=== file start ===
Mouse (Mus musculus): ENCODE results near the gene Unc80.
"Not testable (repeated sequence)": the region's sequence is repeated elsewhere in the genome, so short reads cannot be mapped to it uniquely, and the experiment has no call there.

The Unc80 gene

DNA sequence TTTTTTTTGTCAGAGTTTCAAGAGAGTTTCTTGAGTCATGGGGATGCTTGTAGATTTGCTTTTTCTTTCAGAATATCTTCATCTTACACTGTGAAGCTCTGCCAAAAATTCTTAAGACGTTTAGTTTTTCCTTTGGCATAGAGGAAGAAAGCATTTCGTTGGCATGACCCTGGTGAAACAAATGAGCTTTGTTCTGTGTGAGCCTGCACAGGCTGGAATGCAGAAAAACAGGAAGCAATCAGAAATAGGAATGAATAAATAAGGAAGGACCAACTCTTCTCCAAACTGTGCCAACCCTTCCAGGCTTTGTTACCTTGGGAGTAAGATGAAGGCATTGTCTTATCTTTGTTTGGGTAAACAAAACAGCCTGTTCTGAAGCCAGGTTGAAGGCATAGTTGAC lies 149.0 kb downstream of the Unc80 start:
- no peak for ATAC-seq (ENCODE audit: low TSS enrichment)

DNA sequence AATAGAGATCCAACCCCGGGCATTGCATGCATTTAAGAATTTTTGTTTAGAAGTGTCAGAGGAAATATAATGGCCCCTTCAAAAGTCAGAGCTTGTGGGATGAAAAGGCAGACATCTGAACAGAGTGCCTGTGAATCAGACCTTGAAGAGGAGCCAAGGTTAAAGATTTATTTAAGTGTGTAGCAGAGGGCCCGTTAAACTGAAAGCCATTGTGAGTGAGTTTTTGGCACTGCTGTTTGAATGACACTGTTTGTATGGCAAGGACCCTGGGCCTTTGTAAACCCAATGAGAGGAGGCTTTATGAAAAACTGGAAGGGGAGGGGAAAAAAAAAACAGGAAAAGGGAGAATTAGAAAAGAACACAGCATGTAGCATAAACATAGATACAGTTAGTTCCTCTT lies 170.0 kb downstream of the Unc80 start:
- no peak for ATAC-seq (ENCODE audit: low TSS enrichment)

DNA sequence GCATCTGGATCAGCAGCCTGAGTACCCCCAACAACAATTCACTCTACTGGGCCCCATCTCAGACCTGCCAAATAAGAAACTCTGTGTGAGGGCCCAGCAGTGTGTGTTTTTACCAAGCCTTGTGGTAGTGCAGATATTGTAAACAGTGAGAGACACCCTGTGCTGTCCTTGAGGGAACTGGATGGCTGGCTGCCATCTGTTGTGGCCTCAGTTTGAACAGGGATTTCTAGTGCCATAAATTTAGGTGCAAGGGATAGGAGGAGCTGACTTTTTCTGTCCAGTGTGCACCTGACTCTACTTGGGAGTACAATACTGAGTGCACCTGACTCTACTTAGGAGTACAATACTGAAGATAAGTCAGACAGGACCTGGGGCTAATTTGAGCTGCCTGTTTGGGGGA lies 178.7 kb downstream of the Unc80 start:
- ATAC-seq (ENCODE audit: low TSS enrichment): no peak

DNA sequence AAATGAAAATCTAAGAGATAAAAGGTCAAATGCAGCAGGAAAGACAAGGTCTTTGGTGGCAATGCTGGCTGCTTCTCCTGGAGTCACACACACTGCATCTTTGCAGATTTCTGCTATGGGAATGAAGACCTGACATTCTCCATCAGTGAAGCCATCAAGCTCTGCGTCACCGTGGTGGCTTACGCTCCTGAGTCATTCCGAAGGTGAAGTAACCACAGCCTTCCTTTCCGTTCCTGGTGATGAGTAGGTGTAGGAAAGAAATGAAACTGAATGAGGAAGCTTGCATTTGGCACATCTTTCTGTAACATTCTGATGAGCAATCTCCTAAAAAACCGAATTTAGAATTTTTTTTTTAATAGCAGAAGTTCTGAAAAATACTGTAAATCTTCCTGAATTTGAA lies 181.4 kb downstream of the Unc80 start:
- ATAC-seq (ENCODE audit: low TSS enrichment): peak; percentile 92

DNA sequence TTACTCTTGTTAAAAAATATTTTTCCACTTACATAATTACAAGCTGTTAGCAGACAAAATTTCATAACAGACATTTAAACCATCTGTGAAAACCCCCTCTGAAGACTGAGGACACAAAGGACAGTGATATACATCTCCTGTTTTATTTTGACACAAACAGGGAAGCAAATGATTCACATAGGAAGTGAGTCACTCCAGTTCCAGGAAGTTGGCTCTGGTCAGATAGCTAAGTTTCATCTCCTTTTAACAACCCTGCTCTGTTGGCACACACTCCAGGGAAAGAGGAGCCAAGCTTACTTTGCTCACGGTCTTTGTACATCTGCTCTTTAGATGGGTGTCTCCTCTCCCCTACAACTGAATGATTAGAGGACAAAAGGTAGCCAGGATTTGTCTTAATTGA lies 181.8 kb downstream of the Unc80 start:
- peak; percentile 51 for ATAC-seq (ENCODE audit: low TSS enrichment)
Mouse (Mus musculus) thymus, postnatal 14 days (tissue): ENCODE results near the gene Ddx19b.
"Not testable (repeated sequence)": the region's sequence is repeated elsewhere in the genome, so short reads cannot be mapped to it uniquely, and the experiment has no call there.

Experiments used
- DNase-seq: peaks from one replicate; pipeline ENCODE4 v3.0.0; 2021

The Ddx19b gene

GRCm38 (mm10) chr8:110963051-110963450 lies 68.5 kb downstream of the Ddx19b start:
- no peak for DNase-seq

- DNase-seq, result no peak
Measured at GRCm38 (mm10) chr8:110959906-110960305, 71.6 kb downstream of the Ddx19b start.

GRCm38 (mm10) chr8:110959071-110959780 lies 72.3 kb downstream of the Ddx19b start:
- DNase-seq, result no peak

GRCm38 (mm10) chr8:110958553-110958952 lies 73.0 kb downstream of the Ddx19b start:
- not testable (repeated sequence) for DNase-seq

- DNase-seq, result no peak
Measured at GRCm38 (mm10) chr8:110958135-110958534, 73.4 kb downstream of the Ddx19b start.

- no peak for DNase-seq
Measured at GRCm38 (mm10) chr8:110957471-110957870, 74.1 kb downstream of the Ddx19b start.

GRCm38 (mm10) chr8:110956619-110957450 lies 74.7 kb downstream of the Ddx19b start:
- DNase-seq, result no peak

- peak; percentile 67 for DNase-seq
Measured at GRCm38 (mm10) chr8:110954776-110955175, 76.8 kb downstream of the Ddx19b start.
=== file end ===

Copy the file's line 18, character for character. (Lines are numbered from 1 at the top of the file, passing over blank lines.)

The Ddx19b gene